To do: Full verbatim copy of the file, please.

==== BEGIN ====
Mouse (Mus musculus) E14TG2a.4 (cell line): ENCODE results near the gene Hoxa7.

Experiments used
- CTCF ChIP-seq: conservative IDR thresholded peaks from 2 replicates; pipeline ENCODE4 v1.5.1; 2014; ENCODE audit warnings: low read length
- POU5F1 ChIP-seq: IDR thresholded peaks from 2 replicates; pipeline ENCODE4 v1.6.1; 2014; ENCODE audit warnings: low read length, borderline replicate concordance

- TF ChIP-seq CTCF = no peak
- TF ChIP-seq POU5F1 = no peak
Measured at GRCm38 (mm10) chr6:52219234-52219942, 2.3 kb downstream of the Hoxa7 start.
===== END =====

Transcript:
Mouse (Mus musculus) E14TG2a.4 (cell line): ENCODE results near the gene Hoxa7.

Experiments used
- CTCF ChIP-seq: conservative IDR thresholded peaks from 2 replicates; pipeline ENCODE4 v1.5.1; 2014; ENCODE audit warnings: low read length
- POU5F1 ChIP-seq: IDR thresholded peaks from 2 replicates; pipeline ENCODE4 v1.6.1; 2014; ENCODE audit warnings: low read length, borderline replicate concordance

- TF ChIP-seq CTCF = no peak
- TF ChIP-seq POU5F1 = no peak
Measured at GRCm38 (mm10) chr6:52219234-52219942, 2.3 kb downstream of the Hoxa7 start.